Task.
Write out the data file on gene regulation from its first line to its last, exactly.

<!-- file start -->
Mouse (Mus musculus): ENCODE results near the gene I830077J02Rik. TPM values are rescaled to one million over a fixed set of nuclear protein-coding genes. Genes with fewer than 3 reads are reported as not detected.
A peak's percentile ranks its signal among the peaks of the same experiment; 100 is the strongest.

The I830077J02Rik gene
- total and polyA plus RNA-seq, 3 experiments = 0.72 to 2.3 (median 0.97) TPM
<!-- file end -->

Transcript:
Mouse (Mus musculus): ENCODE results near the gene I830077J02Rik. TPM values are rescaled to one million over a fixed set of nuclear protein-coding genes. Genes with fewer than 3 reads are reported as not detected.
A peak's percentile ranks its signal among the peaks of the same experiment; 100 is the strongest.

The I830077J02Rik gene
- total and polyA plus RNA-seq, 3 experiments = 0.72 to 2.3 (median 0.97) TPM